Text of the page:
The Blessing

•March 31, 2014 • Leave a Comment

It was a small thing. All I did was to retrieve a couple of fallen teaspoons.

My youngest son and I had stopped at the mall between my dropping him home and then heading out for work. We were both stressed after his session at the orthodontist. No-one exactly likes things stuck in their mouths. Anyone who has ever had a mould taken of their teeth for a crown or orthodontic work will understand our traumatised states. Now include his Autism Spectrum Disorder to begin to grasp his increased sensitivity and panic, and my feeling plain awful for putting him through it all. I let him range up and down the mall, letting off his tension energy, while I queued to buy him a sausage roll and milkshake for lunch.

I had paid and was waiting for the sausage roll to be warmed when I heard the tinkle of falling cutlery. I saw an elderly woman bend to try and retrieve the teaspoons, but she was unable to reach them. I quickly moved over and picked up the spoons, just as her husband got up. I beat him to it. He thanked me in thickly accented English.

“Good look,” he declared with his very few words. “Good look…..Monday, Tuesday…Friday…” (numbering his fingers) ”…Good look.”

I smiled and said it was nothing, hurrying back to wait for the food. What on earth did he mean? At first I wondered if my rear end as I bent over was the “good look”. Not likely with my figure. Then I wondered if he was trying to tell me I was good looking every day of the week.

The words shifted, rearranging themselves in my mind, according to the accent. Good look…..Good luk….. Good luck! As the meaning clicked into place I felt the magic curling around my hearing, my receiving, my understanding. Good luck every day of the week! Good luck from the old folk of the old ways; a blessing thick with import like real cream in old, sweet recipes; a wish filled with talismans, old as memory and dripping in stories. Good luck every day of the week.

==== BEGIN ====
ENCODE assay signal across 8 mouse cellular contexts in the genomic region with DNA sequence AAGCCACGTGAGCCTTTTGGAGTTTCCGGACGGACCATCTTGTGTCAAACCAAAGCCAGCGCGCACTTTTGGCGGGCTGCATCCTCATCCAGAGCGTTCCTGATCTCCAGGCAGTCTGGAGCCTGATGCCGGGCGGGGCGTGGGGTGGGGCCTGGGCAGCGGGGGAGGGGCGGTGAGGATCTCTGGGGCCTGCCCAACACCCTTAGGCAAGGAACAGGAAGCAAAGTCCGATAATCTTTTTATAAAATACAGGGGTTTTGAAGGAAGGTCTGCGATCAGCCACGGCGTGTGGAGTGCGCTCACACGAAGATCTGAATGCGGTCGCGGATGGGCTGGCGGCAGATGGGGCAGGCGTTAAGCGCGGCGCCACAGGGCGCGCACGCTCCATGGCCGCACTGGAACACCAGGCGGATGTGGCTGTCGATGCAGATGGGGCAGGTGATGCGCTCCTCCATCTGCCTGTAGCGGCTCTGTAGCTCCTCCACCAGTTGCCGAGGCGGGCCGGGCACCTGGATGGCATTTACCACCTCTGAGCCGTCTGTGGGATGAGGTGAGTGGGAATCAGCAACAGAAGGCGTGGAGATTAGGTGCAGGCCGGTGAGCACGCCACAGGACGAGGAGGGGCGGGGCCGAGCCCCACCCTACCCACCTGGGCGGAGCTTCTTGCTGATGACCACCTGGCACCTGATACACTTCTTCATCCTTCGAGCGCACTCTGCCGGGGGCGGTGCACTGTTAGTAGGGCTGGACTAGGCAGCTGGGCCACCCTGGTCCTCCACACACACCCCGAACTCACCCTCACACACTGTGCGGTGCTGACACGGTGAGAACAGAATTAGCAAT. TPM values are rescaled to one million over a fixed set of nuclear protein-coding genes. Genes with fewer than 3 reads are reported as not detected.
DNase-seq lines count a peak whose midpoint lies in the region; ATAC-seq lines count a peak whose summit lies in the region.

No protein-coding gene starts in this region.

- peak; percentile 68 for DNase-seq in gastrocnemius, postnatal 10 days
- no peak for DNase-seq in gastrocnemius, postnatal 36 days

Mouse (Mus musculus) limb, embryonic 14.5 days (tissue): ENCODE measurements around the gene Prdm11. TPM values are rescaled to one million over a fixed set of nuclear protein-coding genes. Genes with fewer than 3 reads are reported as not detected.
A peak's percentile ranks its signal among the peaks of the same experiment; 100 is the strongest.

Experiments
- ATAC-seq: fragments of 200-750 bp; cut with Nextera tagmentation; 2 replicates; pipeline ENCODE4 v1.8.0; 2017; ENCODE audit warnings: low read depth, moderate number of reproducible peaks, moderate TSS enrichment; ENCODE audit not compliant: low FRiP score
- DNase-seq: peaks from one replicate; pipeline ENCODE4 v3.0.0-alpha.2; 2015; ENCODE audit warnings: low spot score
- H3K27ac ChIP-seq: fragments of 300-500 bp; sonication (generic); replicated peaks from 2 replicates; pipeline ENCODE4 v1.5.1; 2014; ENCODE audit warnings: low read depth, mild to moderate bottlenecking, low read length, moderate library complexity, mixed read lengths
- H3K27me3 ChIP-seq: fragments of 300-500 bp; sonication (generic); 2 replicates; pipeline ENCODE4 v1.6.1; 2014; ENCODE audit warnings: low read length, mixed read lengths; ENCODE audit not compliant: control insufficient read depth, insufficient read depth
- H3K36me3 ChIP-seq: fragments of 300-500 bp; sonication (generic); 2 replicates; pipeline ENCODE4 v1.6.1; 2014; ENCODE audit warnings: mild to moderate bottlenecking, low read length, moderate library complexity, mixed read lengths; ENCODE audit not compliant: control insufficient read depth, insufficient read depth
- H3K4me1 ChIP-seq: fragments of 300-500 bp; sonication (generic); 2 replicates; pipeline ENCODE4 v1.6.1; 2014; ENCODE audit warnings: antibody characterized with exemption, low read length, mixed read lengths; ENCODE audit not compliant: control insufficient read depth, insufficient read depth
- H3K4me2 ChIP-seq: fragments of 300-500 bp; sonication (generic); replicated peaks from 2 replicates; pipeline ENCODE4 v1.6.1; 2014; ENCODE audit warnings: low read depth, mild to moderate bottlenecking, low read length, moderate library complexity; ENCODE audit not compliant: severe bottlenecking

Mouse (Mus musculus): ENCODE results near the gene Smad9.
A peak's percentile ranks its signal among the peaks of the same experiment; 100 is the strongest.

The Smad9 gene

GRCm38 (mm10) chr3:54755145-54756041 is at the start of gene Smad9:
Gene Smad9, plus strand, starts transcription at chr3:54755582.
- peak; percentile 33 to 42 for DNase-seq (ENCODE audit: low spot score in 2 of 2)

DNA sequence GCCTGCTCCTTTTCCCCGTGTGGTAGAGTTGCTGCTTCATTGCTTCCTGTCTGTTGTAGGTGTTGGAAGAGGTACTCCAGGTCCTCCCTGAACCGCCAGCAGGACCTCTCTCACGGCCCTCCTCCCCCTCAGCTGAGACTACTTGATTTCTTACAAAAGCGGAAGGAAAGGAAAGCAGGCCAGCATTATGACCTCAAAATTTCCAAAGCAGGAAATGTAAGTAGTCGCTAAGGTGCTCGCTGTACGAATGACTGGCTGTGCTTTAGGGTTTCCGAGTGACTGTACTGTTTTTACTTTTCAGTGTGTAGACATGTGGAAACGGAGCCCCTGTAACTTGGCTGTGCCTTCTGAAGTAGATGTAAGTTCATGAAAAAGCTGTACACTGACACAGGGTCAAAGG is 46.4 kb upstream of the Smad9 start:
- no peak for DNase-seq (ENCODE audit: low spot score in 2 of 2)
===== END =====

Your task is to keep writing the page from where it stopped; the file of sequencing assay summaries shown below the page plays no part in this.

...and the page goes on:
I felt it wrap around me and hold me. It meant so much.

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Four-leaved Magic!

•September 9, 2013 • 2 Comments

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Moss Garden

 Unrelated coincidence? Deliberate creation? I am well aware of the nuances, however, where’s there’s magic, there’s a story.

Back in February of this year, I had a car accident that was my fault, in which I wrote off both my car and the one I hit. At the time, the very first thing I focussed on was blessings and positive outcomes for all. The harsh lesson in it, for me, was that I had failed to grasp some of the finer details of insurance, and thus wasn’t covered for damage to a third party vehicle.

A month later, the letter from the other driver’s insurance company arrived, informing me that I was required to pay $36 400. To put that in perspective, at the current exchange rate, that equates to about R336 500. Back in South Africa in about 2002 we bought a three-bed-roomed house for R210 000. This sum of money, that I now owed an insurance company, amounted to the biggest financial debt I’d ever faced!

Every day, as I walked to and from the bus stop, I imagined streams of abundance and blessing over the situation. I schooled my mind, as far as I was able, away from the anxiety and inner conversations, and instead conjured images of overcoming obstacles and taming dragons. Finally, by the 19th of June (recorded in my journal), I realised it was time to choose a best possible outcome. I had exhausted the options. There was no way I could pay off that amount on my income, with my family commitments. I decided the best thing for all of us would be to have the whole thing waived – made to vanish. I could have opted for that earlier, but I wanted to be sure I was doing the right thing. Trying to wriggle out of a situation that was my fault, and avoid the consequences, was not my first choice. Seeking a waiver had to be my ONLY choice, a choice that meant that my family would not have to pay a price for my mistakes.

The next morning I followed some useful links kindly provided by my brother, and ended up speaking to a helpful young man at the Consumer Legal and Credit Centre.  I asked if it was worth pursuing a waiver. He requested extra information and said he’d phone back. Half an hour later, I was thrilled as he said not only that it was worth a try, but he’d pursue the waiver on my behalf!